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The Influence of Streamflow on the Recruitment of Rock Bass in the New River
Pearce Cooper, John R. Copeland, Sean C. Lusk, and Donald J. Orth

Southeastern Naturalist, Volume 15, Issue 2 (2016): 259–268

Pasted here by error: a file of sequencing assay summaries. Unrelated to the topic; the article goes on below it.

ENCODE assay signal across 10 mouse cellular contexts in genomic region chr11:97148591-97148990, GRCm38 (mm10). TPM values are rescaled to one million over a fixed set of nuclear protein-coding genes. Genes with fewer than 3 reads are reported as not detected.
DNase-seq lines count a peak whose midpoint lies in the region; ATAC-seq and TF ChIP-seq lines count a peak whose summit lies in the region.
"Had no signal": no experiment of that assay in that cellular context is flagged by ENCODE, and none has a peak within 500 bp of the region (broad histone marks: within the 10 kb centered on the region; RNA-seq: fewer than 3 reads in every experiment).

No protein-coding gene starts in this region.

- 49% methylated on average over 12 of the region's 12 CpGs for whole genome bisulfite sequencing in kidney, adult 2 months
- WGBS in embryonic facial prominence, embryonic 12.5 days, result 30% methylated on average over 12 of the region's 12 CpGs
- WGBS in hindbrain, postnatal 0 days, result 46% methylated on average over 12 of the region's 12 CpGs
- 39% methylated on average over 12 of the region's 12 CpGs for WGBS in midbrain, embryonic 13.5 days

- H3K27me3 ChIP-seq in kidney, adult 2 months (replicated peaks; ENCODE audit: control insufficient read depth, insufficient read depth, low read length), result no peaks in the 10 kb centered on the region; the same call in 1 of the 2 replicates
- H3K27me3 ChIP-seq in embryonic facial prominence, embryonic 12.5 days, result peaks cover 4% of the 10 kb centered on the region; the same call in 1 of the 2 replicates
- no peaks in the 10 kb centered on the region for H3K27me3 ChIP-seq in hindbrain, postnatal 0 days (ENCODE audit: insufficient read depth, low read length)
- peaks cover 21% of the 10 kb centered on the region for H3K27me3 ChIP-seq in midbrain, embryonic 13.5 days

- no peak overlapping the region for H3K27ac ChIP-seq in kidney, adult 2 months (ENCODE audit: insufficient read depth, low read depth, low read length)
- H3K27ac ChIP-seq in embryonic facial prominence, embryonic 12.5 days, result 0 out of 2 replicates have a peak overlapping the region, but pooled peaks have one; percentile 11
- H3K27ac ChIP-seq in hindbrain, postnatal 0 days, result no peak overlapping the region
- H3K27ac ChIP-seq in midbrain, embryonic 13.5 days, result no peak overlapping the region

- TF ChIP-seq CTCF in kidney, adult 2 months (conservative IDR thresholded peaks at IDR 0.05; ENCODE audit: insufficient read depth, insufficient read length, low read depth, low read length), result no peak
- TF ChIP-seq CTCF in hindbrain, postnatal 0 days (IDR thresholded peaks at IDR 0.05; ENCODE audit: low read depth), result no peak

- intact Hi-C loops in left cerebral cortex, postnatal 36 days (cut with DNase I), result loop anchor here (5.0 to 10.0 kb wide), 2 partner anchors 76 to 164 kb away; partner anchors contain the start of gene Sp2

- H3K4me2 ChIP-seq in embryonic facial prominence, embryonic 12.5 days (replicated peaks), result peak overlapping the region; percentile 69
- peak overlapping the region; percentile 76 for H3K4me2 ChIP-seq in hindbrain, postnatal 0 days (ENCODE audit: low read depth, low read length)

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Southeastern Naturalist 259 P. Cooper, J.R. Copeland, S.C. Lusk, and D.J. Orth 22001166 SOUTHEASTERN NATURALIST 1V5o(2l.) :1255,9 N–2o6. 82 The Influence of Streamflow on the Recruitment of Rock Bass in the New River Pearce Cooper1, John R. Copeland2, Sean C. Lusk3, and Donald J. Orth4,* Abstract - Few studies have addressed the effect of stream discharge on Ambloplites rupestris (Rock Bass). We investigated the effects of spawning-season discharge on Rock Bass recruitment in the New River at 2 sites, 5 and 55 miles downstream from Claytor Dam, VA. We back-calculated length at age 1 and 2 using otoliths in order to estimate average lengths and used these values to identify age-1 fish from 14 years of fall electrofishing data on the New River. We determined a catch per unit effort (CPUE) of age-1 fish at each site and correlated it to spawning-season discharge data from the previous year using Spearman’s rho rank-correlation. The CPUE at the upstream site was negatively correlated with average and maximum discharge in August, while the CPUE at the downstream site was negatively correlated with average and maximum discharge in July. August and July directly precede spawning season of Rock Bass in Virginia. We surmise that high levels of discharge strongly influence mortality in juvenile Rock Bass. Introduction Fish species exhibit a variety of currently unquantified ecological responses to changes in flow in the fluvial environment. Researchers have determined that high levels of stream flow during the spawning season negatively affect the recruitment of Micropterus dolomieu (Lacépède) (Smallmouth Bass) due to the disruption of spawning, as well as egg and larval mortality (Graham and Orth 1986, Lukas and Orth 1995, Smith et al. 2005). Several studies have addressed this topic in Virginia alone (Graham and Orth 1986, Lukas and Orth 1995, Smith et al. 2005). However, very few studies have investigated the effects of stream flow on the recruitment of Ambloplites rupestris (Rafinesque) (Rock Bass), and none of this research has been done in the southeastern US. Though Rock Bass are an important game fish in Virginia, they are less studied than Smallmouth Bass because they are smaller and less sought-after by anglers. Evidence that high flow negatively effects the recruitment of 2 important game fish in Virginia would be an incentive to regulate the release of water by hydroelectric dams during the spawning periods of these species, which overlap in Virginia (Cashner and Jenkins 1982, Surber 1970). The Rock Bass is native to the upper and middle Mississippi River drainages, and parts of the eastern US and southeastern Canada. The species has been 1Department of Marine Sciences, University of South Alabama, Mobile, AL 36688. 2Virginia Department of Game and Inland Fisheries, 2206 South Main Street, Blacksburg, VA 24060. 3School of Fisheries, Aquaculture, and Aquatic Sciences, Auburn University, Auburn, AL 36849. 4Department of Fish and Wildlife Conservation, Virginia Polytechnic Institute and State University, Blacksburg, VA 24061. *Corresponding author - dorth@vt.edu. Manuscript Editor: Max Nickerson Southeastern Naturalist P. Cooper, J.R. Copeland, S.C. Lusk, and D.J. Orth 2016 Vol. 15, No. 2 260 introduced throughout other drainages across North America because they are a popular sport fish (Cashner and Jenkins 1982). Similar to Smallmouth Bass, Rock Bass prefer clear water with rocky substrate and occupy a variety of stream sizes and lakes (Probst et al. 1984). In much of their range, Rock Bass occupy a similar niche to the Smallmouth Bass, feeding on a variety of fishes, insects, and crustaceans (George and Hadley 1977). In Virginia, the spawning periods of both species overlap in May and June; Rock Bass typically spawn from April to June (Surber 1970, Wallus and Simon 2008). Similar to Smallmouth Bass and other centrarchids, fertilized eggs are guarded by the male in a gravel depression (Cashner and Jenkins 1982, Surber 1970). Life-history similarities between Rock Bass and Smallmouth Bass suggest that high flow during the spawning season of Rock Bass may have a similar negative effect on Rock Bass recruitment. Noltie and Keenleyside (1986) correlated minimum-flow rates during the spawning season, among other factors, to high reproductive success of Rock Bass in streams in Ontario, Canada. In addition, a study of a fish assemblage in an Illinois stream showed that the apparent reproductive success of Rock Bass was significantly reduced by high flow (Schl osser 1985). In the current study, we evaluated 14 years of discharge data and fall electrofishing data in the New River below Claytor hydroelectric dam and farther downstream in a section of stream where flow is less regulated by the dam to assess the effect of flow rate during and directly after the reported spawning season on Rock Bass recruitment. We correlated our measure of recruitment to age 1 with an average and maximum daily flow by month in both locations for the April–August period of the previous year using data from USGS gaging stations. We employed Spearman’s rho rank-correlation to correlate these variables for each month. Based on studies associated with Smallmouth Bass and Rock Bass spawning season, we hypothesized that Rock Bass recruitment would be negatively correlated with average and maximum discharge in the months of May and June. Field-Site Description We chose Radford and Glen Lyn, VA, as our sites for discharge measurement because the US Geological Survey (USGS) has a gaging station at each location, and both are within the Virginia Department of Fish and Game (VGDIF) sampling area. The Radford gaging station is located just over 8.0 km (5 mi) downstream of Claytor Dam, a hydroelectric dam on the New River that regulates the water level of Claytor Lake. Discharge in this section of stream is effectively regulated by dam outflow due to the site’s proximity to the dam. The Glen Lyn gaging station is about 88.5 km (55 mi) downstream of Claytor Dam and represents a less-regulated stream where flows from Claytor Dam are attenuated by distance from the dam. Major tributaries such as Walker Creek and Wolf Creek enter the river between the sites and discharge heavily during storm events, contributing to the less-regulated nature of the downstream site. Though the Radford site was sampled every year for our study, few CPUE data were available from Glen Lyn because it had not been routinely sampled; however, Southeastern Naturalist 261 P. Cooper, J.R. Copeland, S.C. Lusk, and D.J. Orth 2016 Vol. 15, No. 2 we instead used data collected from alternative sites close to the Glen Lyn gaging station. These alternative sites included Rich Creek (data for 1998–2008 and 2012), Shumate’s Falls (data for 2009–2011), and Bluff City (data for 1996). Shumate’s Falls, Bluff City, and Rich Creek are within 4.83 river km (3 river mi) of Glen Lyn. These 3 sites are collectively referred to as the downstream sites and Radford is referred to as the upstream site. Both the upstream and downstream sites have electrofishing catches of age-1 Rock Bass for all years included in the study, indicating that these sites provide suitable spawning habitat. Methods Back-calculation and determination of an age-1 length interval We back-calculated length-at-age to identify age 1 Rock Bass from the dataset. In October 2012, we captured 80 Rock Bass at 3 New River sampling sites near the towns of Radford, Whitethorne, and Pembroke. Radford, Whitethorne, and Pembroke are 8 river km (5 river mi), 32.19 river km (20 river mi), and 56.33 river km (35 river miles) downstream from Claytor Dam, respectively. We sacrificed and subsequently aged all Rock Bass specimens captured. We measured the total length (TL) of the fish in the lab prior to otolith extraction. We removed the saggital pair of otoliths from each fish and stored them dry in labeled coin envelopes. We determined fish age by counting otolith annuli under an Olympus SZ-61 dissecting scope with a digital camera on 2x magnification equipped with a Fiber-Lite M-150 High Density Illuminator (Dolan-Jenner Industries, Boxborough, MA) as a fiber-optic light source. We used Image-Pro Plus 6.1 (MediaCybernetics, Rockville, MD) to adjust the image until the annuli were most visible. Two independent readers read each pair of otoliths and recorded the number of annuli. If there was agreement between readers, we recorded the age and included the otolith in back-calculation analyses. If the readers disagreed, both readers and a 3rd reader re-read the pair. If there was agreement during the 2nd reading, we retained the pair for back-calculation analysis and if not, we removed the otoliths from analysis. We used the calibrated-measurement tool in Image Pro Plus 6.1 to calculate the length from the otolith nucleus to the outer edge of the first and second opaque annuli and the distance to the outer edge of the otolith of our 74 aged otoliths. We took measurements along the same axis at the point where the edges of the annuli were most clear. We then calculated the length at age 1 and 2 using the direct proportional method: Lx = (Sx/ST) × LT , where, Lx is the TL at age x, Sx is the distance from the focus to the xth annulus, ST is the distance from the focus to the edge of the otolith, and LT is the TL of the fish at capture (Schramm et al. 1992). We employed this method to determine TL at age 1 and 2 and then calculated the arithmetic mean and standard error of the lengths at age 1 and 2. We tested for significant differences in average lengths at age 1 and 2 using a 2-sample t-test assuming equal variance and a separate t-test assuming unequal variance. In order to check the accuracy of our calculations, we compared Southeastern Naturalist P. Cooper, J.R. Copeland, S.C. Lusk, and D.J. Orth 2016 Vol. 15, No. 2 262 them to Rock Bass age data from the same sample. We calculated the average length of age-1 fish from our 2012 sample in order to determine whether they fell between the calculated length at age 1 and 2. The age-1 Rock Bass that we collected in 2012 and in previous fall surveys should have fallen between the back-calculated lengths at age 1 and 2 because they likely hatched during April–June the previous year, and hence, their age should have been ~1.5 y. Measuring recruitment In this study, we calculated Rock Bass recruitment to age 1 for 14 year-classes using data collected in late September and throughout October during the annual fall boat electrofishing survey of the New River. We used lengths of captured Rock Bass included in data from the years 1996–2012 (excluding 1997, 2002, and 2003). We calculated recruitment by determining the number of Rock Bass in the age-1 length-interval captured each year at the upstream site and at 1 of the downstream sites. We used data from age-1 fish as opposed to young-of-the-year fish because boat electrofishing has an inherent sampling bias of capturing reduced numbers of very small fish, which fail to recruit to the electrofishing gear (Jackson and Noble 1995). We recorded the number of fish that were between the lengths at first- and second-annulus formation and classified them as age 1. We calculated an average age-1 CPUE in fish/h for each transect at each site and used these values to determine an overall average age-1 CPUE for each site to be used as a measure of recruitment to age 1. Measuring discharge We used data from the USGS New River gaging stations at Radford and Glen Lyn to account for discharge from April to August 1995 to 2011 (years prior to sampling years). We used daily discharge data from the USGS website (http://waterdata. usgs.gov/va/nwis/rt) to calculate a maximum and average daily discharge with standard error for each month. We included the months April–August in our analysis to account for Rock Bass spawning and early life-history seasons. Determining correlation We made separate comparisons of average and maximum discharge during each month at both sites to the next year’s CPUE of Rock Bass in the age-1 length interval in order to determine which month’s discharge had the greatest effect on Rock Bass recruitment. We analyzed both the CPUE and discharge data with the Shapiro-Wilk test for normality in the statistical program SAS JMP. We used the non-parametric Spearman’s rho rank-correlation test in SAS JMP to determine correlation between the variables of CPUE and discharge because the Shapiro-Wilk test indicated that their distributions were both non-normal even after transformations. We tested the correlation of CPUE with average discharge and maximum discharge for each month from April to August for each site. We considered P-values significant if they were ≤0.05. We created scatter plots showing the relationship between the CPUE of age-1 fish for each site and the average and maximum discharge the previous year for the months April–May for each site. Southeastern Naturalist 263 P. Cooper, J.R. Copeland, S.C. Lusk, and D.J. Orth 2016 Vol. 15, No. 2 Results Back-calculation The average TL of New River Rock Bass was 70 mm at age 1 and 111.7 mm at age 2 (Table 1). We observed a significant difference between the sets of lengths at annulus 1 and 2 (P < 1x10-32). The average lengths of age-1(~age-1.5) Rock Bass collected in the fall during the New River sampling survey in 2012 fell between our calculated lengths of age 1 and 2 (Table 1). Recruitment CPUE of age-1 fish ranged from 0.8 to 28.5 fish/h at the upstream site and 1.0 to 98.5 fish/h at the downstream sites. In 2008, the downstream site had the highest CPUE of 98.5 fish/h—more than double the next-highest CPUE. The average CPUE of individuals in the age-1 length interval at the upstream site in 1996 was less than 1 fish/h and the CPUE of the downstream site was less than 5 fish/h. In 2004, average age-1 CPUEs at both the upstream site and the downstream site were less than 1 fish/h (data not shown). Discharge Daily discharge at the less-regulated Glen Lyn site varied to a greater degree than at the more-regulated Radford site, with standard deviations of 109 m3/s and 76 m3/s, respectively. Average discharge for both sites ranged from ~28 m3/s to 339.8 m3/s, and maximum discharge went as high as 1379 m3/s in April 1998. For both sites, the average discharge decreased each successive month from April to August (data not shown). Correlation Significance values for correlations varied by month (Table 2). The negative values of Spearman’s rho indicate that as discharge increased, Rock Bass recruitment decreased. At the Radford Site, there was a significant negative relationship when we compared the maximum or average discharge in the month of July with the CPUE of individuals captured in the age-1 length interval the subsequent year (Table 2). At the downstream site, there was a significant negative relationship when we compared the maximum or average discharge in the month of August with the CPUE of captured individuals in the age-1 length interval the subsequent year (Table 2). When we graphed the significant relationships between discharge and CPUE, we observed a steep negative relationship that varied in the level of linearity depending on the month (Fig. 1). Table 1. The average back-calculated length (mm) at age 1 and 2 of Rock Bass captured from the New River in 2012 and the average length of ~1.5-y-old Rock Bass captured and aged in 2012. SD = standard deviation of each sample and n = the number of observations or sample size. Year Method Age Length (mm) SD n 2012 Back-calculated 2 111.7 15.4 62 2012 Back-calculated 1 70.0 40.0 74 2012 Aged 1+ 96.0 14.7 12 Southeastern Naturalist P. Cooper, J.R. Copeland, S.C. Lusk, and D.J. Orth 2016 Vol. 15, No. 2 264 Figure 1. The relationship between average and maximum discharge (m³/s) in the previous year and the catch per unit effort (CPUE, # fish/h) of age-1 Rock Bass at the upstream and downstream sites during the months the relationship was found t o be significant. Table 2. Spearman’s rho values and associated P-values analyzing the relationship between average and maximum discharge (m3/s) in different months and the catch per unit effort (CPUE, fish/h), of individuals in the age-1 length interval caught the subsequent year. We considered P-values less than 0.05 as statistically significant denoted by *. Upstream site Downstream site Spearman’s rho P-value Spearman’s rho P-value April average 0.0945 0.7479 -0.1648 0.5733 April max -0.1209 0.6806 -0.1077 0.7140 May average -0.0198 0.9465 -0.1385 0.6369 May max -0.0396 0.8931 -0.1385 0.6369 June average -0.3802 0.1799 -0.3802 0.1799 June max -0.4198 0.1351 -0.2396 0.4094 July average -0.7319 0.0029* -0.4198 0.1351 July max -0.7714 0.0012* -0.0637 0.8286 August average -0.0154 0.9584 -0.8901 less than 0.0001* August max 0.033 0.9109 -0.6703 0.0087* Southeastern Naturalist 265 P. Cooper, J.R. Copeland, S.C. Lusk, and D.J. Orth 2016 Vol. 15, No. 2 Discussion Several studies of Smallmouth Bass, a species similar to Rock Bass, have shown a negative effect of high discharge during their spawning season (Graham and Orth 1986, Lukas and Orth 1995, Smith et al. 2005). Noltie and Keenlyside (1986) showed a negative effect of high discharge on Rock Bass recruitment during the species’ spawning season in Canada. We hypothesized that we would observe a negative effect of discharge on Rock Bass in the New River during their reported spawning season. However, our results indicate that a significant effect of discharge on Rock Bass recruitment in this section of the New River occurred only in the months after the reported spawning season. This delayed effect may be due to either a later Rock Bass spawning season in this section of New River or effects of discharge on juveniles after they left the nest. Based on temperature data and the reported spawning season for the species, we conclude it is more likely that discharge affects juvenile Rock Bass after they left the nest. Rock Bass recruitment was negatively affected by discharge in July at the upstream site and in August at the downstream site (Table 2)—a period of the year after which the spawning season of the species in Virginia has likely ended. Jenkins and Burkhead (1994) stated that Rock Bass can spawn from April to July depending on location and weather. Rock Bass in the Shenandoah River system in Virginia were observed nesting from April to early June (Surber 1970). According to Tyus (1970), female Rock Bass remained gravid only into late June in the upper reaches of the New River near Sparta, NC. Wallus and Simon (2008) reported that Rock Bass spawning seasons in multiple states all end before July with the exception of Michigan, where Rock Bass can spawn as late as mid-July. If Rock Bass are most likely spawn from April to June in Virginia, why do they appear to be most vulnerable to discharge in July and August? Two possible explanations are that Rock Bass in this section of the New River are spawning later than average, or juvenile Rock Bass that have recently left the nest are particularly vulnerable to increases in discharge. The first possibility is that Rock Bass in this section of the New River are simply spawning later than reported in the rest of Virginia and many other states. There are no published data on the timing of Rock Bass spawning in this section of the New River. However, Tyus (1970) reported on the timing of Rock Bass spawning in the New River in North Carolina. Female Rock Bass contained mature ova until 28 June 1968 at a water temperature of 21.1–22.2 °C, but by 6–7 July (22.2–24.4 °C), fish contained no mature ova, and it was evident they had already spawned. We examined 2 years of unpublished VDGIF temperature-logger data from this section of the river. Average temperatures reached above 23 °C in July near the upstream and downstream sites. Records of long-term average temperatures are needed, but when we considered this baseline temperature data in conjunction with published Rock Bass spawning seasons, we concluded that it seems unlikely that Rock Bass in the New River spawn in July or August. Rock Bass larvae can be affected by discharge as they develop in their nest (Noltie and Keenlyside 1987). Therefore, a brood that was fertilized in late June could still be affected by discharge in early July. Noltie (1986) found that Rock Southeastern Naturalist P. Cooper, J.R. Copeland, S.C. Lusk, and D.J. Orth 2016 Vol. 15, No. 2 266 Bass eggs hatch in about 4 d and disperse from the nest as free-swimming larvae in about 10 d. Noltie and Keenlyside (1987) found that during this period, high flow causes nest failures due to the physical removal of the larvae from the nest or by siltation of the nest. If the Rock Bass in the section of river we studied spawn as late as 28 June like they do in NC, eggs and larvae would still be vulnerable during a period of about 14 days before they leave the nest. Therefore, Rock Bass recruitment could be affected by discharge in July before young leave the nest. However, it would be extremely unlikely for recruitment to be affected in August if mortality of larvae in the nest was the mechanism for the observed effect of discharge. Though scouring of the nest, sediment deposition, and reduction of suitable substrate have been documented as common mechanisms by which increased flow can reduce recruitment (Graham and Orth 1986, Lukas and Orth 1995, Smith et al. 2005), it seems unlikely that these factors are affecting recruitment at our sites if Rock Bass are following a predictable spawning pattern. Lastly, the relationships we observed indicate that CPUE is affected by moderate changes in discharge. Rock Bass nests are built in sheltered locations; thus, we would not expect that these moderate changes in discharge would produce a noticeable effect on larvae within the nest (Noltie and Keenlyside 1987). We conclude that juveniles are being negatively impacted by discharge after they have left the nest. Further research is needed to confirm this conclusion and determine the causative mechanism. The simplest explanation is that young-of-the year Rock Bass are simply being swept downstream during periods of high discharge, and any significant input from upstream is being blocked by Claytor Dam. However, there are many other possible scenarios and the real mechanism may involve one or more of these scenarios. Also, more research is needed to determine why recruitment at the upstream site was most affected by discharge in July, yet recruitment at the downstream site was most affected by discharge in August. This finding may suggest different spawning times for Rock Bass in these locations, but contradictory to our results, it would seem that Rock Bass in Radford should spawn later because the mean temperature of the New River at Radford is consistently lower than the New River at the downstream site (Thomas R. Payne and Associates et al. 2009). An observational study is needed to clarify our results. If the timing of spawning and the dispersal of Rock Bass from the nest were observed in this section of stream, then we could determine with more certainty when young Rock Bass are most affected by discharge and if spawning times differ between sites. If juvenile Rock Bass are being affected after they leave the nest, then determining the mechanism would be difficult, but it would be useful to examine a dataset that tracked water temperature and discharge. Though the mechanism of the effect is not quite clear, our study shows that Rock Bass recruitment is negatively affected by discharge during the late summer, and that it is most likely juvenile Rock Bass that are being affected. We hope that the results reported here and those from future studies will help provide a rational basis for decisions about the management of these fish populations and the controlled release of water from dams. Southeastern Naturalist 267 P. Cooper, J.R. Copeland, S.C. Lusk, and D.J. Orth 2016 Vol. 15, No. 2 Acknowledgments We thank George Palmer and other VDGIF employees who helped on the annual fall electrofishing survey. We are grateful to the Frimpong Lab in the Virginia Tech Department of Fish and Wildlife Conservation for letting us use their microscopes and imaging software. Equipment and software was provided by Virginia Tech, all electrofishing data was provided by the VDGIF, and all discharge data was provided by the USGS website. Literature Cited Cashner, R.C., and R.E. Jenkins. 1982. Systematics of the Roanoke Bass, Ambloplites cavifrons. Copeia 1982:581–594. Jackson, J.R., and R.L. Noble. 1995. Selectivity of sampling methods for juvenile Largemouth Bass in assessments of recruitment processes. North American Journal of Fisheries Management 15:408–418. George, E.L., and W.F. Hadley. 1979. Food and habitat partitioning between Rock Bass (Ambloplites rupestris) and Smallmouth Bass (Micropterus dolomieu) young-of-theyear. Transactions of the American Fisheries Society 108:253–261. Graham, R.J., and D.J. Orth. 1986. Effects of temperature and streamflow on time and duration of spawning by Smallmouth Bass. Transactions of the American Fisheries Society 115:693–702. Jenkins, R.E., and N.M. Burkhead. Freshwater Fishes of Virginia. 1994. American Fisheries Society, Bethesda, MD. 1079 pp. Lukas, J.A., and D.J. Orth. 1995. Factors affecting nesting success of Smallmouth Bass in a regulated Virginia stream. Transactions of the American Fisheries Society 124: 726–735. Noltie, D.B. 1986. A method for measuring reproductive success in the Rock Bass (Ambloplites rupestris), with applicability to other substrate-brooding fishes. Journal of Freshwater Ecology 3:319–323. Noltie, D.B., and M.H.A. Keenleyside. 1986. Correlates of reproductive success in streamdwelling male Rock Bass, Ambloplites rupestris (Centrarchidae). Environmental Biology of Fishes 17:61–70. Probst, W.E., C.F. Rabeni, W.G. Covington, and R.E. Marteney. 1984. Resource use by stream-dwelling Rock Bass and Smallmouth Bass. Transactions of the American Fisheries Society 113:283–294. Schlosser, I.J. 1985. Flow regime, juvenile abundance, and the assemblage structure of stream fishes. Ecology 66:1484–1490. Schramm, H.A., Jr., S.P. Malvestuto, and W.A. Hubert. 1992. Evaluation of procedures for back-calculation of lengths of Largemouth Bass aged by otoliths. North American Journal of Fisheries Management 12:604–608. Smith, S.M., J.S. Odenkirk, and S.J. Reeser. 2005. Smallmouth Bass recruitment variability and its relation to stream discharge in three Virginia rivers. North American Journal of Fisheries Management 25:1112–1121. Surber, E.W. 1970. Smallmouth Bass stream investigations. Virginia Commission of Game and Inland Fisheries, Federal Aid in Sport Fish Restoration, Project F-14-R, Job 2-Shenandoah River Study, 1 January1964–30 June 1969. Final report. Richmond, VA. Thomas R. Payne and Associates, and the Louis Berger Group, Inc. 2009. Claytor IFN study: Stream-temperature model. Claytor Hydroelectric Project FERC No. 739-018. Available online at http://www.claytorhydro.com/documents/studyReportsDocs/ClaytorIFNStudy- StreamTemperatureModel_13Jan09.pdf. Southeastern Naturalist P. Cooper, J.R. Copeland, S.C. Lusk, and D.J. Orth 2016 Vol. 15, No. 2 268 Tyus, H.M. 1970. Spawning of Rock Bass in North Carolina in 1968. Progressive Fish- Culturist 32:32–25. Wallus, R., and T.P. Simon. 2008. Reproductive biology and early life-history of fishes in the Ohio River drainage: Elassomatidae and Centrarchidae. Vol. 6. CRC press, Boca Raton, FL. 430 pp